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October 11, 2005  4:27pm

What's the deal with McLaren? You guys seem hung up on him, in spite of his denial of core Christian doctrines such as substitutionary atonement and salvation through faith in Jesus Christ. There are hundreds of other prophetic voices available in the evangelical world who also are committed to biblical integrity. There may be parts of the evangelical church that need to be critiqued, but McLaren lacks biblical integrity and balance. It's easy to understand why he has developed his views, given the apparent emotional pain of his fundamentalist background, but surely there are people who are emotionally healthy and biblically balanced who could do a better job of critiquing the evangelical church of today.

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Erastos Filos, Brussels

October 11, 2005  1:24pm

I liked this interview. It shows that there is still a hidden voice of evangelicalism in America than the one that predominantly runs the show. Maybe it's time for US evangelicals to clearly draw the line between themselves and those who use the name of the Lord 'in vain'.

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Big Chris

October 09, 2005  7:28pm

I think you can be a prophet and reformer without having to abandon orthodox Christian doctrine. Certainly they both make me think, but what they make me think about is what is wrong with their theology, not how they are effecting change. There are much better places to look for how people are ministering in relevant ways without abandoning core doctrines. I'm not the thought police, so read who you want, but I'm not wasting any more of my time on either man, and yes, I have read their materials. Big Chris Because I said so blog

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October 08, 2005  6:09am

That Jesus is both prophet and priest is evidence that the two roles, while distinct, are not necessarily in conflict.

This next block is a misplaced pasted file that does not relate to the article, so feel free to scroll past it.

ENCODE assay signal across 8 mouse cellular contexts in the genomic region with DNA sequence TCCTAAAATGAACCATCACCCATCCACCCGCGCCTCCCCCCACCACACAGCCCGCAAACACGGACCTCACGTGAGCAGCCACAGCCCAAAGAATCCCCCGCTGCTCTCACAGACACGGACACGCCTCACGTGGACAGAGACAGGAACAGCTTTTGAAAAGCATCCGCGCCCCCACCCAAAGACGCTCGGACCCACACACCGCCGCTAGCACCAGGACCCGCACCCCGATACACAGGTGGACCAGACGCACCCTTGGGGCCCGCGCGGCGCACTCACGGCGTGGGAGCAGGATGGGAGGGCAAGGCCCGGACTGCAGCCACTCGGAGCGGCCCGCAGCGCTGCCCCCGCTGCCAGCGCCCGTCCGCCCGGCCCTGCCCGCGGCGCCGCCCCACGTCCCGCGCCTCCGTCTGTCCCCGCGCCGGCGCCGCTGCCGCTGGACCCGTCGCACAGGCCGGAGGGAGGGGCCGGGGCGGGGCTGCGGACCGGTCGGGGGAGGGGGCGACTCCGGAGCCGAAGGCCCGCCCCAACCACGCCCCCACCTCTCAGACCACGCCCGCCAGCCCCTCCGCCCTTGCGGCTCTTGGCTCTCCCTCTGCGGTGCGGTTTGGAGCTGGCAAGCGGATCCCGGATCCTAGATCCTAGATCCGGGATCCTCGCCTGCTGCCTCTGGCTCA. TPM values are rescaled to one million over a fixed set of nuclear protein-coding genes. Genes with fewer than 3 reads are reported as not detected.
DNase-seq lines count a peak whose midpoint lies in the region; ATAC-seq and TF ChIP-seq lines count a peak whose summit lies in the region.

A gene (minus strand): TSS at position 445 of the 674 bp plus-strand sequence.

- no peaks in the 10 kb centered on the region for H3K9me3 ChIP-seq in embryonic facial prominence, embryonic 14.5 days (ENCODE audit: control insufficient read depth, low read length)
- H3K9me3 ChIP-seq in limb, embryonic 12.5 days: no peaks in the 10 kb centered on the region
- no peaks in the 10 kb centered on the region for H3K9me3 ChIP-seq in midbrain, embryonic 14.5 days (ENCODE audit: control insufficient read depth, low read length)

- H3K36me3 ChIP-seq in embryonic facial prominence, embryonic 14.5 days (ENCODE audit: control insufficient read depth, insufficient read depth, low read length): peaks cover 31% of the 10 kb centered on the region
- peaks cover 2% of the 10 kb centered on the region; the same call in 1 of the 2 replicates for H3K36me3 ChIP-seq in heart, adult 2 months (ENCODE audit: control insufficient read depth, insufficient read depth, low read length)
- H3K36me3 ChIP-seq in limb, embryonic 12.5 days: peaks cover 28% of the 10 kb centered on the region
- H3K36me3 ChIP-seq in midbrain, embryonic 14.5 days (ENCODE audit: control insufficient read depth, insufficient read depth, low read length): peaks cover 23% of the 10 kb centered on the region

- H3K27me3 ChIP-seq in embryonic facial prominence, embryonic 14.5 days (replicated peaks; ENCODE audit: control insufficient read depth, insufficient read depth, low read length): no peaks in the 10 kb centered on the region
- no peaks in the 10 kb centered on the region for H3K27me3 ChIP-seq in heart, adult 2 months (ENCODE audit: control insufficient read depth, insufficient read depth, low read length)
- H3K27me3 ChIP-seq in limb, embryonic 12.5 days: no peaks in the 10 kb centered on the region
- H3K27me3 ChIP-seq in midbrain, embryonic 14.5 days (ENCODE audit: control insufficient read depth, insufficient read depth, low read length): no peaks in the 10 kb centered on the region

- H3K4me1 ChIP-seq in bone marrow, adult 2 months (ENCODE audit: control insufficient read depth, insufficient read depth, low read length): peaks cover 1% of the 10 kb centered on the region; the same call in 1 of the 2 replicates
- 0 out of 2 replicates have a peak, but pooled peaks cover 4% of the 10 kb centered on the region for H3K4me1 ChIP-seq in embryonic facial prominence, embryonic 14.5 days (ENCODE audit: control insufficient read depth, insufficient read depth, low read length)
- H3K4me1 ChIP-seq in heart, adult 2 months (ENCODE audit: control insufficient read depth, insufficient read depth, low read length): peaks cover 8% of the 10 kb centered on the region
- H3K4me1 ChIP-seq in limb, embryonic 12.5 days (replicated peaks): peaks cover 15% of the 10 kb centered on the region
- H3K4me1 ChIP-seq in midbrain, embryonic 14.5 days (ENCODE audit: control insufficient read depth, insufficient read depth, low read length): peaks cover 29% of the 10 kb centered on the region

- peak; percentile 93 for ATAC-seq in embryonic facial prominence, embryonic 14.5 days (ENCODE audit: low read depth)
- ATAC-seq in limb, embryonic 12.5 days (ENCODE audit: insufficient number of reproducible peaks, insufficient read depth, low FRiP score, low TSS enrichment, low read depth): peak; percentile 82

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October 05, 2005  9:47pm

In regard to the leading answers to the first question, "Are you prophetic voices, reformers, or just agitators and rebels to the status quo?" - Aren't these all rather similar? I would be proud to be considered a prophetic voice, a reformer, an agitator and rebel to the the status quo. Yet it seems any of the titles will carry much of the weight of the others. Maybe the question should be, "Do you consider yourselves as truly called to seek reform of the Church, or are you blowing smoke to sell your ideas?" Without these type of folks to make us think and feel from the heart, we would all be prepared to minister 50 years ago. Yet we cannot truly minister in the past - we must have our being and service in the present. Newly ordained (I consider myself Evangelical within a Mainline structure), not yet installed in my call to a small, (dying) rural mainline congregation, I know that ministry as it's always been will simply not survive. The congregation peaked 40 years ago at 4 times it's current size. The vast majority of the congregation was here in those peak years, and has seen the continual (and painful) decline. They've sat in the same exact pews during all those years of decline. (There were three active members younger than 40 when I arrived.) It slays me that common (mainline) wisdom is to not change anything in the first year or so. But that really snookers us, and basically says that we endorse things the way they are. Here in central Kansas, we are striking while the iron is hot, and have already made three big changes. The budget process (& stewardship drive) is just around the corner, so there will be more big changes about to happen. I'll have to admit that I haven't read much by Campolo, but I read McClaren every chance I get (starting five years ago with "The Church on the Other Side"). Regardless the tune or the pitch others are singing, I hope you fellows will keep writing those lyrics which force us to hear our call, and to act upon the reverb! BTW - The original post needs an editor to correct the mistakes.

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Allan Latty

October 05, 2005  5:48pm

Nice to see you're up and running. God bless your ministry! Allan Latty

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Jordon Cooper

October 05, 2005  4:56pm

Excellent interview and a very nice blog. I am looking forward to more stuff like this!

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David Benedict

October 05, 2005  9:33am

Is Rick Warren and Saddleback Church's hosting of a conference on HIV Aids an example, in your thinking, of a pastor being "prophetic"?